Sources for city budget
Berlin draws its budget for public expenditure largely from taxes, federal transfers, fees, fines and operating revenues. It is spent not only to provide high quality public services, but also to boost the city’s private sector, civil society engagement and cultural life.

Political structure
The city-state Berlin is governed by the Berlin Senate, which is comprised of 10 senators, and the Governing Mayor. As the capital of Germany, Berlin hosts the Bundesregierung (federal government), the Bundestag (federal parliament) and the Bundesrat (the parliamentary chamber of the 16 Länder). Each of the 16 Länder has a representation in Berlin. On many political issues, the Länder have co-legislative powers vis-à-vis the Federal government. Moreover, Berlin hosts embassies from more than 120 countries from around the world.

Administrative structure
Berlin is administrated by the Senate and its 12 districts or boroughs (Bezirke). The Senate is the city’s central administration, in charge of city planning, public policy, and the regulation of public and private spheres. The district administrations have some decentralized public functions, with reasonable differences between the various localities.

In times when environmental protection and combating climate change are increasingly important, and new models of the sharing economy are being tested, there is a need to redefine urban mobility.

Therefore, in 2018 the German bike association (ADFC) initiated a pilot project, called “fLotte Berlin”, for the free use of cargo bikes in Berlin. Today, the project unites two projects: the original “fLotte” project based on the cooperation between the German bike association together with commercial and private sponsors, and the municipal project “fLotte kommunal” in cooperation with several Berlin local authorities. The original “fLotte Berlin” project started at the beginning of 2018, and “fLotte kommunal” joined in autumn 2018. The association is responsible for the project’s coordination and leadership, and it implements the project together with the support of the city and the local authorities. The objective of the project is to give Berliners the opportunity to try out cargo bikes and to encourage further procurement of community and private cargo bikes and ultimately to drive behavioural change in the use and means of transport.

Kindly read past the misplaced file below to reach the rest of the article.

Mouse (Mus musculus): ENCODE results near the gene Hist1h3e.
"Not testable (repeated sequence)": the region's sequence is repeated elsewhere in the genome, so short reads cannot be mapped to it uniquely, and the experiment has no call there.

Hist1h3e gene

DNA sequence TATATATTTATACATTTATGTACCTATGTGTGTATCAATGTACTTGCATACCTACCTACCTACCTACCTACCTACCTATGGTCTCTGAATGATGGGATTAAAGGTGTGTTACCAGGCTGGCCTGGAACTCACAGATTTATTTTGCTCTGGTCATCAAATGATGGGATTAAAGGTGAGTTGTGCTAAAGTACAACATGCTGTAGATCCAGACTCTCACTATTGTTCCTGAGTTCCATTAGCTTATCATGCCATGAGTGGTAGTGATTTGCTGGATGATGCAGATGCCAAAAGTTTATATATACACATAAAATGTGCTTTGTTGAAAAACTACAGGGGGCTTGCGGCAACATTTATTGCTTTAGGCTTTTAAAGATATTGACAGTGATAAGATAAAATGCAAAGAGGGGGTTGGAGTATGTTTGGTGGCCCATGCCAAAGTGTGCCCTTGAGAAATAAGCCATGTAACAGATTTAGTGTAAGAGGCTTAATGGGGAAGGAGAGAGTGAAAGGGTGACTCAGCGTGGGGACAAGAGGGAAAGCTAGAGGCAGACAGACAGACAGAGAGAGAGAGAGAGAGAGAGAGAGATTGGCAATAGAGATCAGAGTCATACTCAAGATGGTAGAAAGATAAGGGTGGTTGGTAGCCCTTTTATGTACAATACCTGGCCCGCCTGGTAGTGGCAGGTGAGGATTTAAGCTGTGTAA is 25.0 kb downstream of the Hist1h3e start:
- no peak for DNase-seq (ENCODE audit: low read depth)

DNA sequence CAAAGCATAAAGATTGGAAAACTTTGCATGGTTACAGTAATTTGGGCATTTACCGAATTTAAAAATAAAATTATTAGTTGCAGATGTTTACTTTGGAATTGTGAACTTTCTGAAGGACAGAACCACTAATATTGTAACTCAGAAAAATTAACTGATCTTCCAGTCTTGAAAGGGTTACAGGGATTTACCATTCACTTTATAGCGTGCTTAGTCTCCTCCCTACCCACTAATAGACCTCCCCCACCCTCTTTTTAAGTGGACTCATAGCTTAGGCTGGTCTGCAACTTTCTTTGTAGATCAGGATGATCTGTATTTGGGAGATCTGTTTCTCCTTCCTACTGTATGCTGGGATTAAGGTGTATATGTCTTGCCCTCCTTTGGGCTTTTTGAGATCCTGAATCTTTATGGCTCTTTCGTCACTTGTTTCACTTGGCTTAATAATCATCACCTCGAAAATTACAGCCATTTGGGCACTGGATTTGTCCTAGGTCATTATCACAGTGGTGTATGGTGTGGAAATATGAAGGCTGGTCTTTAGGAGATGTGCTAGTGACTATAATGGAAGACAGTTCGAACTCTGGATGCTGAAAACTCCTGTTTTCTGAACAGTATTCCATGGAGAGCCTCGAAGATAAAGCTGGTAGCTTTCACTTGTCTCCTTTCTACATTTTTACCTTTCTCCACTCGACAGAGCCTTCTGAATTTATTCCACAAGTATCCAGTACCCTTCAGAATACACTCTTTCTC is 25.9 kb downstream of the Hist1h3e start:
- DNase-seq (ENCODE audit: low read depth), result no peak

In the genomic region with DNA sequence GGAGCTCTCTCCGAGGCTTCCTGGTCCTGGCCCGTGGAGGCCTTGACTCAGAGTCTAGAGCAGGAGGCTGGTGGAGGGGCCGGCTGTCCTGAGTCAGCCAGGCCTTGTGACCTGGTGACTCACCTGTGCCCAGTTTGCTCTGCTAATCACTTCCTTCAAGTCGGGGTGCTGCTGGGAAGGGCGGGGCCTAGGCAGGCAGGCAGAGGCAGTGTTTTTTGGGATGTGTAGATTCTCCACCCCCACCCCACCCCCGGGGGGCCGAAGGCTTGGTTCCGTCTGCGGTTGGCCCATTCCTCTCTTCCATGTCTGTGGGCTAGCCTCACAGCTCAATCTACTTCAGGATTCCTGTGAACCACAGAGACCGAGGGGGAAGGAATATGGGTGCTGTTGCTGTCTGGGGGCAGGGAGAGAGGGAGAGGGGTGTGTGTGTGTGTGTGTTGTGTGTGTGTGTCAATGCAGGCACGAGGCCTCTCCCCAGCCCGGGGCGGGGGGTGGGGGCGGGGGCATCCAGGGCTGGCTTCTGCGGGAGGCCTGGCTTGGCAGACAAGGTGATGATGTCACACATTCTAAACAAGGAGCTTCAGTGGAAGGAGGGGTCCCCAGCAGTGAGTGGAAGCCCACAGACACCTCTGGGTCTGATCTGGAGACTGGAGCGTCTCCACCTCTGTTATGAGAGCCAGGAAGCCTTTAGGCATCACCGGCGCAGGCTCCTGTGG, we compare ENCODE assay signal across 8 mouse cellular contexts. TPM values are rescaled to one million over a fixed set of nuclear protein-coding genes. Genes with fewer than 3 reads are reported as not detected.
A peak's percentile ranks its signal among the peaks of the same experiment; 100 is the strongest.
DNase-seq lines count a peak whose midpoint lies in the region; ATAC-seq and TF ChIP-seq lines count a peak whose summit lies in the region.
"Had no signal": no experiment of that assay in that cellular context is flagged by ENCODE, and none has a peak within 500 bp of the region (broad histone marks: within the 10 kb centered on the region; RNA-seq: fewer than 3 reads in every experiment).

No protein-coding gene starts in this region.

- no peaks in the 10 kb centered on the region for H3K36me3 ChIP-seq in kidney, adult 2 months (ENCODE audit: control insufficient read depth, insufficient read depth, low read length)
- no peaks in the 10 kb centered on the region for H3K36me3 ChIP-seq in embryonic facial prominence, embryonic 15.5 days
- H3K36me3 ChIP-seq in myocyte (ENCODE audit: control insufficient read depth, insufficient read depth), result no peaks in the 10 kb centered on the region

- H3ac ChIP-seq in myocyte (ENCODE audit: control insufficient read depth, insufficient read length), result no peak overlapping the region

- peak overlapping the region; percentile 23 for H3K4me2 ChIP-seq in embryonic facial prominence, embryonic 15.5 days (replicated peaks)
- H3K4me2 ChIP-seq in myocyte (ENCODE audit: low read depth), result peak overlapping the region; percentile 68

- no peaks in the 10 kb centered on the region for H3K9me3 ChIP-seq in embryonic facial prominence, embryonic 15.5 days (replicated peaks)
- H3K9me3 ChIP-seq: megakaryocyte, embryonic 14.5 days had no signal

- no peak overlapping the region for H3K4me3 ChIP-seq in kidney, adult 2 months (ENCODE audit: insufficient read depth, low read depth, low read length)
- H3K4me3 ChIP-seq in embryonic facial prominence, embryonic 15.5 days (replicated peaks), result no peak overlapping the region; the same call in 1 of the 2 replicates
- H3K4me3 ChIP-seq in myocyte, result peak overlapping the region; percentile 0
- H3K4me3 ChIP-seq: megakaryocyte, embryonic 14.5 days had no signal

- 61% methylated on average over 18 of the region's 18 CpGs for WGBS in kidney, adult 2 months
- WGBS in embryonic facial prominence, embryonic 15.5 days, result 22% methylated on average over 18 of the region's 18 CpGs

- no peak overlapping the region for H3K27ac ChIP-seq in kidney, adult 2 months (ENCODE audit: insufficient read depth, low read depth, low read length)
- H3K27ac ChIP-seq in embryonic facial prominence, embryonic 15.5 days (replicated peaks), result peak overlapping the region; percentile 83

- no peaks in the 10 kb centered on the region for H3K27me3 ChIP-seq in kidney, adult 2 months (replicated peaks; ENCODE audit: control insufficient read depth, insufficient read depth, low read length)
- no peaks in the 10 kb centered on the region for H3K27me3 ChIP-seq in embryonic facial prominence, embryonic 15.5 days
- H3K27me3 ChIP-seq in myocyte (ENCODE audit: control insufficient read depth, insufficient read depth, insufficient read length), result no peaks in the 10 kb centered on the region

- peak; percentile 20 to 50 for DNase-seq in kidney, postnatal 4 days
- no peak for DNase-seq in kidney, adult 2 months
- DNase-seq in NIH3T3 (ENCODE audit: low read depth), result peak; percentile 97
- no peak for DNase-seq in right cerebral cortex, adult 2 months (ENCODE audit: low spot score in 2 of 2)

The “fLotte kommunal” project is being jointly implemented by the German bike association and Berlin local authorities with the support of the city of Berlin while the original “fLotte Berlin” project is implemented by the German bike association. Overall, the cargo bikes are available at both public and private locations such as local community centres, neighbourhood centres, children’s centres, youth and women’s centres, museums, public libraries and also at private shops such as bike shops, organic supermarkets, cafés and bookshops. The locations are responsible for renting the bikes. A voluntary worker (bike patron) has been identified for each bike, who gives 2-3 hours a month to take care of the bike’s maintenance.

Today, there are 139 cargo bikes at various locations all over Berlin (as of 14.07.2020). So far, seven local authorities have joined the municipal project line-up and more local authorities are interested in joining. During the Corona Pandemic, 90 out of 120 locations have had to shut down. Many centres are slowly reopening, but they are struggling with the implementation of the strict hygiene standards required to ensure the safety of users. Therefore, under the hashtag #CargobikesAgainstCorona, in order to encourage the usage of the cargo bikes during the lock down phase, “fLotte” called for requests from community and solidarity projects to rent the cargo bikes for longer periods (several weeks instead of 1-3 days) to support their communities. Cargo bikes have been used by many solidarity projects, for instance for local neighbour-to-neighbour support services and for mobile mini-libraries, and also by the Berlin Food Bank (Berliner Tafel) for food deliveries.

The “fLotte kommunal” project is financed by the city of Berlin, as part of the implementation of the Berlin Energy and Climate Protection Program 2030, which sponsors around half of the cargo bikes and provides additional financial resources. Berlin local authorities also contribute financial and human resources. The cargo bikes from the original “fLotte Berlin” project were mostly provided by companies, shops and private donators who promote the bikes in front of their shops and local neighbourhood centres. The bike association handles the coordination and management of the project and the voluntary workers.